With global hunger on the rise for the third year in a row, Farming First reports back from discussions around the future of farming at this year’s UN Committee on World Food Security (CFS) meeting in Rome.
Despite huge advances in agriculture, the world’s farmers continue to face the double-edged challenge of feeding a growing population whilst also safeguarding natural resources. With just 12 years to avert disastrous global warming but with the world’s hungry now numbering 821 million, farmers need solutions that allow them to produce more with less.
So what does the future of farming look like?
A panel of experts from around the world discussed the ways in which new technologies and innovation could help farmers practice agroecology at a side event co-hosted by Farming First and the International Agri-Food Network.
By planting improved seeds that have pest-fighting qualities, farmers can avoid the threat of
crop pests such as Fall Armyworm, pod borer or stemborer, and reduce their reliance on
synthetic crop protection products.
“These are good examples of how innovation can actually contribute to optimization of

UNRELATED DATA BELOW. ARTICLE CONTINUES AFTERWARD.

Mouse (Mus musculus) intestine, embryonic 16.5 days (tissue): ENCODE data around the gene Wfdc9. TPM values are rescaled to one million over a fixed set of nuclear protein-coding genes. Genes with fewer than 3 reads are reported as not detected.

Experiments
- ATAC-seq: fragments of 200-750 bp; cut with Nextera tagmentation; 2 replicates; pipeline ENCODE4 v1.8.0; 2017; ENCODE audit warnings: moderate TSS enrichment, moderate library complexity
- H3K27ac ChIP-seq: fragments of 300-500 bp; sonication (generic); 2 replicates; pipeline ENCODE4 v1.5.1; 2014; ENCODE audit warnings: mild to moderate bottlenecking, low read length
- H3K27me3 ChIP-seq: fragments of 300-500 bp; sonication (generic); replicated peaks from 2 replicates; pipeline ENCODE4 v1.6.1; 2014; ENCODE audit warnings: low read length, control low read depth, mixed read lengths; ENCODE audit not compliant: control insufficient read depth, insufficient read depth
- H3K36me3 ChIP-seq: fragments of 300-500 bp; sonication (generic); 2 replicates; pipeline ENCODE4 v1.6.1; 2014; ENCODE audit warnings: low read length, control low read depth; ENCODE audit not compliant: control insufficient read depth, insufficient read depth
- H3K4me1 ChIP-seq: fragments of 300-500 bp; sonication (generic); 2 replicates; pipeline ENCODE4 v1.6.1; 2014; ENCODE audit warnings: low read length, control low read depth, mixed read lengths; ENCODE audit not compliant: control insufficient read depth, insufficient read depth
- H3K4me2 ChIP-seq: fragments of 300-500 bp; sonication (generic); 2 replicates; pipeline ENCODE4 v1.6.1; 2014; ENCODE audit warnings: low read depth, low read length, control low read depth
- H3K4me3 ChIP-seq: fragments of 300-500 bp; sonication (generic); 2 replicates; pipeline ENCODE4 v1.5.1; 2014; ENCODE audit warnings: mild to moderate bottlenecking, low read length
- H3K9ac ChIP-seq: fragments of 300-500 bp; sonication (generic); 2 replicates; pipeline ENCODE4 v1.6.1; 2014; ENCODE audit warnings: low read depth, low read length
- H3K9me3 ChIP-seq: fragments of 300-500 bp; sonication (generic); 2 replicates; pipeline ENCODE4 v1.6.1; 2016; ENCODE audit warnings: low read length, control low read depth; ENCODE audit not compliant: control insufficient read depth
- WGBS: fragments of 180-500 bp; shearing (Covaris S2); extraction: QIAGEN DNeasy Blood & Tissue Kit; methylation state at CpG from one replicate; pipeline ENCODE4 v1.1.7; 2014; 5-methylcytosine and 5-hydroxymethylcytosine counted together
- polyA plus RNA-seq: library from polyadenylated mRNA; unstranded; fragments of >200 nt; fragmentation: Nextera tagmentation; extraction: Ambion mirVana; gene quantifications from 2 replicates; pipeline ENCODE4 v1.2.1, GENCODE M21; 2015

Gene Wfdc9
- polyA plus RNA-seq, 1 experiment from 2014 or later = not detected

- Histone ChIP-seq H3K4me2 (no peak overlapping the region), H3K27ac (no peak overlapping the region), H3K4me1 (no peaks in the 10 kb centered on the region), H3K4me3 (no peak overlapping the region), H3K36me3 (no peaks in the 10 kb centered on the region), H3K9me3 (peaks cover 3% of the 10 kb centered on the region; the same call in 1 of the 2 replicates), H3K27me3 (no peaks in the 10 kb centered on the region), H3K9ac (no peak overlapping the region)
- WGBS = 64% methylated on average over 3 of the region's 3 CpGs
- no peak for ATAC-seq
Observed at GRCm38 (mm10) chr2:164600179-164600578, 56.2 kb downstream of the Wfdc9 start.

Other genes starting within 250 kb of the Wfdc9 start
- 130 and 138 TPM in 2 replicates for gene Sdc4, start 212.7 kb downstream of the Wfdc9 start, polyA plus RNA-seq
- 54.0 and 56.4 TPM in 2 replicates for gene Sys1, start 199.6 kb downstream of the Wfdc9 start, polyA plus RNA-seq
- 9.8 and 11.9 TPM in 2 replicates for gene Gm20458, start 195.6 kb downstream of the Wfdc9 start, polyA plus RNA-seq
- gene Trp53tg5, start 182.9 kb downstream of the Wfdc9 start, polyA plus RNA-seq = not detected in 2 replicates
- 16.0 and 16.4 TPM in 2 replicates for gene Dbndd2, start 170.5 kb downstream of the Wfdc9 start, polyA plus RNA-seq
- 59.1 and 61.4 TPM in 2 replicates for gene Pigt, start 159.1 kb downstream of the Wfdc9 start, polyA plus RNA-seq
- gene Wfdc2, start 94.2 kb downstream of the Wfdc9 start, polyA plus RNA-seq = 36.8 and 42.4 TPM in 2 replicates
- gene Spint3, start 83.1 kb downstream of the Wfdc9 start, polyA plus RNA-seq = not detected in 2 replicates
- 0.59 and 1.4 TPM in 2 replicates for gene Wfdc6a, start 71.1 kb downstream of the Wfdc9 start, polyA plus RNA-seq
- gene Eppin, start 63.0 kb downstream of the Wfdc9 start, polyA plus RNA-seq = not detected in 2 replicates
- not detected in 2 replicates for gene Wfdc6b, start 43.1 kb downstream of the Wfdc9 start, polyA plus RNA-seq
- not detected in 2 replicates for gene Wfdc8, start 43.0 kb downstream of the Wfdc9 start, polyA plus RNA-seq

inputs,” said Nancy Muchiri, senior manager at the African Agricultural Technology
Pod borer resistant (PDR) cowpea, she explained, allowed farmers to reduce the number of
times they needed to spray insecticides from five to eight times per season to just two,
placing less pressure on the environment.
“When looking at this question of reduced external inputs, effective agriculture should look
at the whole agroecological system, recognising the inter-relationships and interdependencies while innovating for optimal performance,” Nancy added.
Another input that can be optimised to bring enhance both productivity and environmental stewardship is fertilizer, particularly in areas where it is currently under-used, such as sub-
“With innovation, we can allow it to not go down the same route as others have gone down in the past, and we can leapfrog with innovation,” explained Otmane Bennani-Smires, executive vice-president at phosphate company OCP.
By understanding specific soil health needs in any given area, fertilizer use can be customised to ensure land is receiving the right nutrient source.